Kathrada's involvement in the anti-apartheid activities of the African National Congress (ANC) led him to his long-term imprisonment following the Rivonia Trial, in which he was held at Robben Island and Pollsmoor Prison. Following his release in 1990, he was elected to serve as a member of parliament, representing the ANC. He authored a book, No Bread for Mandela – Memoirs of Ahmed Kathrada, Prisoner No. 468/64.
Ahmed Kathrada was born in the small country town of Schweizer-Reneke in the Western Transvaal, the fourth of six children in a Gujarati Bohra family of South African Indian immigrant parents from Surat, Gujarat.
Owing to his Indian origin and the policies of the time, he could not be admitted to any of the "European" or "African" schools in the area and thus he had to move to Johannesburg, 200 miles to the east, to be educated, there his best friends name was Fali. Once in Johannesburg, he was influenced by leaders of the Transvaal Indian Congress such as Dr. Yusuf Dadoo, IC Meer, Moulvi and Yusuf Cachalia, and JN Singh. Consequently, he became a political activist at the early age of 12 when he joined the Young Communist League of South Africa. He took part in various activities such as handing out leaflets and performing volunteer work in the individual passive resistance against the Pegging Act in 1941. During World War II, he was involved in the anti-war campaign of the Non-European United Front.
At the age of 17 he left school to work full-time for the Transvaal Passive Resistance Council in order to work against the Asiatic Land Tenure and Indian Representation Act, commonly referred to as the "Ghetto Act", which sought to give Indians limited political representation and restricted where Indians could live, trade and own land.
Kathrada was one of the two thousand volunteers imprisoned as a result of the campaign; he spent a month in a Durban jail. This was his first jail sentence for civil disobedience. Later, he was elected as the chair of the Transvaal Indian Youth Congress.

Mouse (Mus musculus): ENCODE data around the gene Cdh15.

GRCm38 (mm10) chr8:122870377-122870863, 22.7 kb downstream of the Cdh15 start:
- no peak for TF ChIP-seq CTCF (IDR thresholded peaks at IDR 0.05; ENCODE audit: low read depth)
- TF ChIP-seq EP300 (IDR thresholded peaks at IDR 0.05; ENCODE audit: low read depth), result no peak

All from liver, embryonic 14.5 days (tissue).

While Kathrada was a student at the University of the Witwatersrand he was sent as a delegate of the Transvaal Indian Youth Congress to the 3rd World Festival of Youth and Students in East Berlin in 1951. He was elected as the leader of the large multi-racial South African delegation. He remained in Europe in order to attend a congress of the International Union of Students in Warsaw, and finally travelled to Budapest and worked at the headquarters of the World Federation of Democratic Youth for nine months.
As result of the growing co-operation between the African and Indian Congresses in the 1950s, Kathrada came into close contact with African National Congress leaders such as Nelson Mandela and Walter Sisulu he was one of 156 accused in the four-year Treason Trial which lasted from 1956 to 1960. Eventually, all of the accused were found not guilty.
After the ANC and various other anti-apartheid organisations were banned in 1960, Kathrada continued his political activities despite repeated detentions and increasingly severe house arrest measures against him. In order to be free to continue his activities, Kathrada went underground early in 1962.
On 11 July 1963, Kathrada was arrested at the South African internal headquarters of Umkhonto we Sizwe ("The Spear of the Nation" – the military wing of the ANC) in Rivonia, near Johannesburg. Although Kathrada was not a member of Umkhonto we Sizwe, he became one of the accused in the famous Rivonia Trial, which started in October 1963. He was charged with sabotage and attempting to overthrow the government and to start a guerilla war.